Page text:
- Feed-in Tariff (FiT) - The Feed-in Tariff (FiT) was introduced as an incentive to businesses and property owners who generate energy on-site through small scale renewable electricity generation, such as solar panels and wind turbines. Ofgem, the energy regulator, charges energy companies a levy and this might show up as a separate payment on your bill.
- Renewable obligation (RO) - The renewable obligation UK businesses are charged is one of a number of government initiatives to help meet climate change objectives by encouraging the development of large-scale renewable energy generation. Some suppliers will include RO as a pass-through cost which will appear as a separate item on your bills, while others will consolidate it as part of the overall supply rate you pay. Both these options are available to businesses with non-half hourly (NHH) and half-hourly meters HH) meters. RO was replaced by the Contracts for Difference scheme in April 2017, but existing RO contracts will continue to run until 2027.
- Contracts for Difference (CfD) - Brought in to replace RO, CfD costs are met by a levy applied to energy suppliers, which are then passed on to consumers as the following pass-through charges on your bill:
- Operational Costs Levy - A fixed unit rate per kWh that is charged to cover the running costs of the scheme set by the Local Carbon Contracts Company (LCCC).
- Supplier Obligation Costs - Based on the subsidy paid to each CfD generator according to the volume of energy generated and wholesale electricity costs, this covers the amount of low-carbon electricity funded by CfD. This is a variable charge that is estimated at the start of each quarter and amended accordingly at the end of the quarter.
- Quarterly fixed charges - Another fee that is calculated and revised as necessary, this is a fixed fee that’s paid each quarter to help negate the need for multiple reconciliations and complex calculations.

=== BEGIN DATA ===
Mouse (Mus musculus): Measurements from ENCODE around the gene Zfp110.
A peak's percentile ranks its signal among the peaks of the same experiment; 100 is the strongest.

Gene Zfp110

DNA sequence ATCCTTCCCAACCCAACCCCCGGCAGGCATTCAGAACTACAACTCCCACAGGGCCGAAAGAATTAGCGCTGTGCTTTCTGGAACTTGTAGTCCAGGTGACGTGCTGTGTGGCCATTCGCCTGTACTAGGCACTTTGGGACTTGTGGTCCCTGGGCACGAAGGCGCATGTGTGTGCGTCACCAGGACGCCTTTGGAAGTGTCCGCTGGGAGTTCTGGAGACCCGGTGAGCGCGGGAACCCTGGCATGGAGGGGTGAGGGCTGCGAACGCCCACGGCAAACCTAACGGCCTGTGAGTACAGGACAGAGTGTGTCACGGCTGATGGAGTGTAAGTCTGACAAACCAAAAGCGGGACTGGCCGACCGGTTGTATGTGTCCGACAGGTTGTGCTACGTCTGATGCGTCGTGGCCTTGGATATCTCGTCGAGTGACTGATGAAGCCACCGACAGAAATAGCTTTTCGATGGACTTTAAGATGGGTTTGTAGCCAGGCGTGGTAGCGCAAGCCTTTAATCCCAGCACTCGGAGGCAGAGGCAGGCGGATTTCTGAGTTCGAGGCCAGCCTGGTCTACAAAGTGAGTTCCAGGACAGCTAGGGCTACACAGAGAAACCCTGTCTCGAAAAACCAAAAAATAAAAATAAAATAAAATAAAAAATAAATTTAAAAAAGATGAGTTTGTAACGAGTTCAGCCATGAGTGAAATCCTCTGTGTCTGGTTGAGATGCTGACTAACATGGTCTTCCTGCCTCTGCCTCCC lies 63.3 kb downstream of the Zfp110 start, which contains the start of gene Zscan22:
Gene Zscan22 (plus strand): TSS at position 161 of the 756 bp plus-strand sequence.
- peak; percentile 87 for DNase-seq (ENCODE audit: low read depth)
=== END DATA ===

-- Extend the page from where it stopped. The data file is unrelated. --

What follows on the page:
If your business gas is supplied by independent gas transporters (IGT), your bill will also show any associated IGT charges.
It’s also worth noting that failing to pay your business energy bills will impact your business's credit rating which could limit the energy deals you are eligible for in the future.
What affects the cost of your business energy bill?
Things like standing charges, taxes, government levies, and the amount of energy you actually use all go into making up the total amount you pay for energy.
The price you pay for the energy you use can be affected by the wholesale cost of energy - that's the rate your supplier pays for the energy it provides to your business.
If you're on a variable plan - such as your supplier's out of contract rates - this means that your prices will rise and fall according to market conditions. The current uncertainty in the energy market has seen some business owners paying double the usual cost for their energy, as suppliers have put up their out of contract rates by an average of 100% since August 2021.
Switching to a fixed-rate deal is the only way to protect against paying expensive out of contract rates and to shield your business from future price rises.
Electricity generation costs can also have an impact. The higher the demand for energy, the higher the generation costs. Electricity costs can change by the hour, and higher demand means it costs energy generators more to produce power and this can push prices up. That's why it can cost more to run appliances between 9am and 5pm, when demand is high in homes and businesses than it does at night when less energy is used.